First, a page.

“Better the auction”. This is the conclusion many haute de gamme customers are coming to. Above all, it is a reaction to the difficult distribution and engagement policies of the brands. The success of accessory auctions is a long-standing trend in journalism. It has been observed for years. It’s been years since the big international houses beat bags at incredible prices. But Le Monde recognises in the results of the Christie’s auction on April 26 the sign of a transformation in customs. Because it was not just the usual collectors and/or speculators who attended. But also frustrated consumers.
As we were saying, Le Monde reported on the auction of April 26. When Christie’s sold 69 accessories in a session that lasted a total of 14 hours. The final price was 2.27 million euros, and the most expensive piece was a Himalaya Birkin in reptile and diamonds (€176,400). Well, in the international audience also connected via web, there was also Min Jang. The 39-year-old Korean, Parisian by adoption, is not a regular at auctions. On the contrary, April 26 was her debut. Her story has paradigmatic value.
“Better the auction”
Min Jang already has four Hermès bags. For the fifth, a 28-centimetre Kelly that fetched 17,000 euros, she preferred the auction. Preferred to what? Hermès sales channels. Because in the boutique in Seoul they asked her for 17,000 euros, but she had to wait two to three years. In Paris, they would have charged a lower figure (10,500 euros), but gave no reassurance as to the time required. With this in mind, the auction dynamic seemed the best way to obtain the object of her desire straight away. In fact, she didn’t do too badly.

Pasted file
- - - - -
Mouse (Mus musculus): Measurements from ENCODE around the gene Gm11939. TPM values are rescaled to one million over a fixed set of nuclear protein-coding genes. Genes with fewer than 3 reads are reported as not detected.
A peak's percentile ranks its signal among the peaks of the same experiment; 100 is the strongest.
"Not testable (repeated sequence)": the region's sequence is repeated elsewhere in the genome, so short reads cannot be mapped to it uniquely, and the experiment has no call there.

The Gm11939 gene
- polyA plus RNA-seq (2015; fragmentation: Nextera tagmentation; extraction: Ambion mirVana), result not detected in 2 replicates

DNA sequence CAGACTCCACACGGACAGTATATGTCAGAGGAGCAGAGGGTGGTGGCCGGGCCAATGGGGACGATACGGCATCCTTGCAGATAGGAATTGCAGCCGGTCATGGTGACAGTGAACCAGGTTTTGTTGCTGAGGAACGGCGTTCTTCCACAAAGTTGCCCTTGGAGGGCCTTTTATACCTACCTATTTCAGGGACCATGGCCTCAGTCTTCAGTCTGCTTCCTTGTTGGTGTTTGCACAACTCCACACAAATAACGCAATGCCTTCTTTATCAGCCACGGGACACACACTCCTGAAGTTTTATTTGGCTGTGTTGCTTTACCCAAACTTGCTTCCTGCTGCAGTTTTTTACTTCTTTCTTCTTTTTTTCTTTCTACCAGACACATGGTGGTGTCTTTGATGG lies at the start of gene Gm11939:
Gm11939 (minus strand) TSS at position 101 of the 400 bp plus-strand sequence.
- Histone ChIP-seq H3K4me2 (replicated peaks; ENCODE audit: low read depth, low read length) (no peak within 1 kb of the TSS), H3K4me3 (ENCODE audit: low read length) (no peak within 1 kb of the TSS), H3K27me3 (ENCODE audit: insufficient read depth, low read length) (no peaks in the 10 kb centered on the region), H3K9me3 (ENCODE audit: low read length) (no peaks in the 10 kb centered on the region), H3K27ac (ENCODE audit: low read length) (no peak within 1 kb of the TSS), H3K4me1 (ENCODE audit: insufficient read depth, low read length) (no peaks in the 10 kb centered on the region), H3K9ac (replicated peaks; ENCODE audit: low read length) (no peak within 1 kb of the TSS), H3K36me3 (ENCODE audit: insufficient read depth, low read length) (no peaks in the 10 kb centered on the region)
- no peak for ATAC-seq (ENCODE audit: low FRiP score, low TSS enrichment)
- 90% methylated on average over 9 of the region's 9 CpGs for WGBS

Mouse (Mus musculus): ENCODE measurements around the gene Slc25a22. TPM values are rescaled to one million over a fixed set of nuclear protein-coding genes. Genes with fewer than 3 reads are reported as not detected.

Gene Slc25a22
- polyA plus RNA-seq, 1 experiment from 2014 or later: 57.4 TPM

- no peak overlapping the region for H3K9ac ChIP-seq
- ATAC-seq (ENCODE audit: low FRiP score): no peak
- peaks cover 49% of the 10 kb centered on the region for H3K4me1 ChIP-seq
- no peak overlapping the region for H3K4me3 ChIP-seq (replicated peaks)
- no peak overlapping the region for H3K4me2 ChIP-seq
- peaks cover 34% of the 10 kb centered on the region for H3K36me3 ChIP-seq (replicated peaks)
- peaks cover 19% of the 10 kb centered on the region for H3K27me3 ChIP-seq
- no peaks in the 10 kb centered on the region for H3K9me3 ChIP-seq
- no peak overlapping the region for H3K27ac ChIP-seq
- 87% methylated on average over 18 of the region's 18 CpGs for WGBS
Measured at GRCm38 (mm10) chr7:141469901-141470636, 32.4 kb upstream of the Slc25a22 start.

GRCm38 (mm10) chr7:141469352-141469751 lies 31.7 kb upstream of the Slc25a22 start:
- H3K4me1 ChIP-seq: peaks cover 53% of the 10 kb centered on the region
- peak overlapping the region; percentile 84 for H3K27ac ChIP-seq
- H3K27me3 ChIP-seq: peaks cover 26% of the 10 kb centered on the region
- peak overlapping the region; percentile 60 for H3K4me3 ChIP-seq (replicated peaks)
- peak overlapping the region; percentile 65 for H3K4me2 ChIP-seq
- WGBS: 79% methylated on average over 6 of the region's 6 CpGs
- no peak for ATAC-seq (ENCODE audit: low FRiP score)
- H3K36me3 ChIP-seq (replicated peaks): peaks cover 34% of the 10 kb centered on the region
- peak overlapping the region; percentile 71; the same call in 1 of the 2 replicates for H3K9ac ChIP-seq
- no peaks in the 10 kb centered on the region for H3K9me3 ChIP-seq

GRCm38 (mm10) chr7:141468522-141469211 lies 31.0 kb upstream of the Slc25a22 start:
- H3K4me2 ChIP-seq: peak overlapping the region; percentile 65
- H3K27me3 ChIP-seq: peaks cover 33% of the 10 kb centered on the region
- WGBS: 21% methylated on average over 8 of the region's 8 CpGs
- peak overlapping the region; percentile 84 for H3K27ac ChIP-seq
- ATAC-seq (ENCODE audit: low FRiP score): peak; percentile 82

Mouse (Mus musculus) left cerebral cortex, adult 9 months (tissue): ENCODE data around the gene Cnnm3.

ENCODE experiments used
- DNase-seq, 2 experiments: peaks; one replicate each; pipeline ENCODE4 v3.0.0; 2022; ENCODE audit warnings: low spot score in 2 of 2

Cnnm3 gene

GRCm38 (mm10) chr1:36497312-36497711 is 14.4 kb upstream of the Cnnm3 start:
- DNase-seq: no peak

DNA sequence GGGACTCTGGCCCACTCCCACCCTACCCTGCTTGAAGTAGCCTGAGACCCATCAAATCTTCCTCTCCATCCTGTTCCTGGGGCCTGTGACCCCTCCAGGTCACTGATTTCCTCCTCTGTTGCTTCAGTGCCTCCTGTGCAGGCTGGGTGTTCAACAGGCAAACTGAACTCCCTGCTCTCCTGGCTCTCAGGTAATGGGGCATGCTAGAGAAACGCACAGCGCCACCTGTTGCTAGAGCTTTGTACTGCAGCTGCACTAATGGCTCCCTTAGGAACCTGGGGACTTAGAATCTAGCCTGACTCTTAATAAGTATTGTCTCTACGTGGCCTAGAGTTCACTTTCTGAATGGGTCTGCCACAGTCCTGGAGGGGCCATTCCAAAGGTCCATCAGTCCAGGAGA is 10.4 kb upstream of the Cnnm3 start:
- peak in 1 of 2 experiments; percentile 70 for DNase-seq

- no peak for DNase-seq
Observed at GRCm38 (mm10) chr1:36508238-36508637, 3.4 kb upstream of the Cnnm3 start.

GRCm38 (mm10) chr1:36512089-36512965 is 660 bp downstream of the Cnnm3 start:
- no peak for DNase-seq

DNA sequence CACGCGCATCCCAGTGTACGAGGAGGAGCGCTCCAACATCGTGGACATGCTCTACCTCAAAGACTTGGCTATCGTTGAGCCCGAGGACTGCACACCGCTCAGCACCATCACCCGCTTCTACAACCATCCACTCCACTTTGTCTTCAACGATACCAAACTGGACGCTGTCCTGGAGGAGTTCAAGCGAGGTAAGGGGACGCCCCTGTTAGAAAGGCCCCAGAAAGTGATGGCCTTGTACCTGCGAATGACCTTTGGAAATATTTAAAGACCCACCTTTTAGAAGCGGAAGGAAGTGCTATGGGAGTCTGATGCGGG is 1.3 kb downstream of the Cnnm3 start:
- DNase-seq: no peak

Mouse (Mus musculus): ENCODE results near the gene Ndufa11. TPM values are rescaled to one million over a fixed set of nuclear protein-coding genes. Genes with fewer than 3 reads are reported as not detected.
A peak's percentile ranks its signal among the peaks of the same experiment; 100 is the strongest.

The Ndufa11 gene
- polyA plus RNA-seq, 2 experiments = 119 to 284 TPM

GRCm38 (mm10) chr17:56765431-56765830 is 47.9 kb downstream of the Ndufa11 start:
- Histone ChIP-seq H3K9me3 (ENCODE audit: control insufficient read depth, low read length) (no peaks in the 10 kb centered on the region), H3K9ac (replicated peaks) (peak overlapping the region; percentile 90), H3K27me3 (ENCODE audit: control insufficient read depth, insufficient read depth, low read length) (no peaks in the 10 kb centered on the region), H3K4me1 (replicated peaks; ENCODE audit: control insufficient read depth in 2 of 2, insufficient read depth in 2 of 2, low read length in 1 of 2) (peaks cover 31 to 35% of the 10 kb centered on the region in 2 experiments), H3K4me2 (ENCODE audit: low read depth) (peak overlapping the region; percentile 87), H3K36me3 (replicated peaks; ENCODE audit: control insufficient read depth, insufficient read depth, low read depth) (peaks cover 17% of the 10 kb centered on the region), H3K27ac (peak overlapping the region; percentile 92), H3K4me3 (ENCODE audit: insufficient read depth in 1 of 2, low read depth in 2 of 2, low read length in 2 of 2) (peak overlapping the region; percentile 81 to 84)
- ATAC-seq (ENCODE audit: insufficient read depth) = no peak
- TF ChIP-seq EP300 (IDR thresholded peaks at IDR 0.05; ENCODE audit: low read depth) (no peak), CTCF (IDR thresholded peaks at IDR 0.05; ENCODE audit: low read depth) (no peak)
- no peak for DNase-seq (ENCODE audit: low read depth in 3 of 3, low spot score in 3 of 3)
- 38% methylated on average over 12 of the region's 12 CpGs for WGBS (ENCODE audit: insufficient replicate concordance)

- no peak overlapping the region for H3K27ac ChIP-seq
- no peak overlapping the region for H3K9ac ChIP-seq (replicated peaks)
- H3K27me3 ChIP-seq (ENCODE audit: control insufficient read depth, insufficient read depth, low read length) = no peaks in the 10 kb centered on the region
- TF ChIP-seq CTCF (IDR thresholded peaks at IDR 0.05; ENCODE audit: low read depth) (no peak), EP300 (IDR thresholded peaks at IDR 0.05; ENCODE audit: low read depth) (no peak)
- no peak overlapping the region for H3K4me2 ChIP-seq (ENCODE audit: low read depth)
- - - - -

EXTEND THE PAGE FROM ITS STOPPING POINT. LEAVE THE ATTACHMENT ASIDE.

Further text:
(Too much?) Exclusive
Lucile Andriani of Christie’s tells Le Monde that since 2010, the luxury accessories market has become very interesting and the prerogative of “speculative collectors”. Speculation, ça va sans dire, is done by those who buy at auction in the hope of reselling at higher prices. It is interesting then, from this point of view, that there are end customers who “move up the chain” in order to get the designer item they want sooner (and at better prices).
Just as it is interesting that the international press is bouncing various news (from the anti-Peihuo protests in China to the US “political fake“) on the public’s intolerance to the maisons retail strategies. Luxury marketing is based on the precarious balance between supply and demand. It is based on a concept of exclusivity that does not only revolve around price, but also around constancy. So, perhaps, we should ask ourselves whether the brands are pushing the rope too much. Perhaps.